Department of Homeland Security (DHS)
The Department of Homeland Security (DHS) formed the Integrated Consortium of Laboratory Networks (ICLN) to strengthen United States homeland security through a coordinated and interoperable system of laboratory networks. These networks include nine federal agencies and multiple state public health agencies (http://www.icln.org/).
The ICLN Information Technology Communication and Coordination (ITCC) Subgroup consists of participating federal agencies and state and local public health representatives. The ITCC is charged with identifying and recommending data and technological standards and implementation strategies for data collection, management, and exchange. A basic goal is to create a national network for the sharing of laboratory information.
One of the primary challenges to this work was bringing together network and technical representatives from multiple federal, state, and local agencies to work together on a common solution. Each agency used different processes, systems, and standards to process laboratory data. An additional challenge was that the work needed to be coordinated in a distributed fashion as representatives were located across the United States.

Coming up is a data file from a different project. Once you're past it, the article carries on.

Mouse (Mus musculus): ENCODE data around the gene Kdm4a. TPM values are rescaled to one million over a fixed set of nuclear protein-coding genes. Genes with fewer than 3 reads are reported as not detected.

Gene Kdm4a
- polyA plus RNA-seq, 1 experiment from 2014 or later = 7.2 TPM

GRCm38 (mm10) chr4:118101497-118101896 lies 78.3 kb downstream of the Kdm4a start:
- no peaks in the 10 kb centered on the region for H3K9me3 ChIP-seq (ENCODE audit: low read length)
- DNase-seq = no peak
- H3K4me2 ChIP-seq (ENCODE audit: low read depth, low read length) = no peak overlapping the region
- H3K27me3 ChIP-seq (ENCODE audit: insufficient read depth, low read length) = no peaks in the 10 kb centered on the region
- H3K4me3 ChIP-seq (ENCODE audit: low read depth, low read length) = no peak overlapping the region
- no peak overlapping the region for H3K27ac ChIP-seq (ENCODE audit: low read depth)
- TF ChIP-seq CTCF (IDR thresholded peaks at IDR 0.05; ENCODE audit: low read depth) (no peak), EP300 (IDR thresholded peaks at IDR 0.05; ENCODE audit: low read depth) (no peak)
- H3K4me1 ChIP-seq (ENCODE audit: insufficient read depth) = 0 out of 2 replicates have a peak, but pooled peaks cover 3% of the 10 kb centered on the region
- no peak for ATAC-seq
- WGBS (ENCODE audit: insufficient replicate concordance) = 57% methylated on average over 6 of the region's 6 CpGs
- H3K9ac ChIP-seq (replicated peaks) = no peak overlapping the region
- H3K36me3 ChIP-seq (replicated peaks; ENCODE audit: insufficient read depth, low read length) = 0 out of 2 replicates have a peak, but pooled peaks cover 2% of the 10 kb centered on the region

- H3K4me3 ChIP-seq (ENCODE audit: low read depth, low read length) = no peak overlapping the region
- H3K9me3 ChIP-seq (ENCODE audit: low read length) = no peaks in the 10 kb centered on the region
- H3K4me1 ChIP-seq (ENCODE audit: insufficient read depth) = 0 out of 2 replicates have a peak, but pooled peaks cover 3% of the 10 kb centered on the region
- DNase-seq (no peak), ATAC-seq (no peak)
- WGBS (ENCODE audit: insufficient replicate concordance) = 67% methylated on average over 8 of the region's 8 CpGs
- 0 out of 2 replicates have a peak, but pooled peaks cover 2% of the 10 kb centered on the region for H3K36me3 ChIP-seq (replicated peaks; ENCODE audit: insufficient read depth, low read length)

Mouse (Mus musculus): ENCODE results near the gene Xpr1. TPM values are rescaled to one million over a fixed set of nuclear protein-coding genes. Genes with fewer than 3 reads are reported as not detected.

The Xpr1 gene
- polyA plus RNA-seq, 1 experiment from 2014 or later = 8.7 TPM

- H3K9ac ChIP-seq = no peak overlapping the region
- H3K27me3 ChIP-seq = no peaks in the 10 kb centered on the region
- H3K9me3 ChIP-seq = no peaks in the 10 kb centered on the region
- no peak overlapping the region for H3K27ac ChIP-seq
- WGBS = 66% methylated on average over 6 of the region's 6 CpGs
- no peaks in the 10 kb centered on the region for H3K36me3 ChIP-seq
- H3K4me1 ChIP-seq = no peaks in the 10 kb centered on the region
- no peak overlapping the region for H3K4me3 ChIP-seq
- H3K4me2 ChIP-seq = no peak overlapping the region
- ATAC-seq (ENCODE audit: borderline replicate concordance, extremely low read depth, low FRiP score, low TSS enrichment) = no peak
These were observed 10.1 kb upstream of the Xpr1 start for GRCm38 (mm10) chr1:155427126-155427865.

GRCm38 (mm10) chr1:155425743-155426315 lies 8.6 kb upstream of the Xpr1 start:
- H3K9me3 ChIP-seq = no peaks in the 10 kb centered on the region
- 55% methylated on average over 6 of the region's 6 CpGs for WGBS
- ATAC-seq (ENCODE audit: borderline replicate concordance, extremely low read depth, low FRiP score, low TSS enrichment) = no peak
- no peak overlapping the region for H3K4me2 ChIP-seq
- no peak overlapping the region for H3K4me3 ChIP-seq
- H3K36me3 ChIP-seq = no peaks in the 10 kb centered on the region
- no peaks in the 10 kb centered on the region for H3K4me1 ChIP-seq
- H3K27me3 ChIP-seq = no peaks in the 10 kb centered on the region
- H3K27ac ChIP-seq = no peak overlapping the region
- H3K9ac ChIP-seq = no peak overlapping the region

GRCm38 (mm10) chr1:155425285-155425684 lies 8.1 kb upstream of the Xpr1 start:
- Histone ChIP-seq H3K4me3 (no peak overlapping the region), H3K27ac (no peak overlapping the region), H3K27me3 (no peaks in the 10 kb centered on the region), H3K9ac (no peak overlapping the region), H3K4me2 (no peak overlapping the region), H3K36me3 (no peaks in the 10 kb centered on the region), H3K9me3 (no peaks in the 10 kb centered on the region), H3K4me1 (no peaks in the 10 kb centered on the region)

The St. John Group provides leadership to the ITCC committee by serving as the committee chairperson and project manager. We are leveraging our strong competency in facilitation to manage across the diverse entities. Our team is using online collaboration tools for file sharing, web conferences for remote meetings, and standard artifacts and processes to effectively communicate requirements and deliverables. We have also facilitated multiple in-person workshops at our facilities in Atlanta, Georgia.
The St. John Group’s deep understanding of public health and laboratory systems is allowing us to navigate the interagency dynamics and facilitate a successful solution design. As part of the effort, we provide project management, meeting facilitation, and scheduling related to the operation of the ITCC itself.
Additionally, we provide business analysis to support the documentation of current network information exchange capacities, policies, and infrastructure. This work has resulted in our recent strategy recommendation that included short and long-term architectures for improved data exchange at the federal level. The first phase of this architecture has been implemented in a test environment and has been successfully used in multiple exercises.
This project is on time and on budget.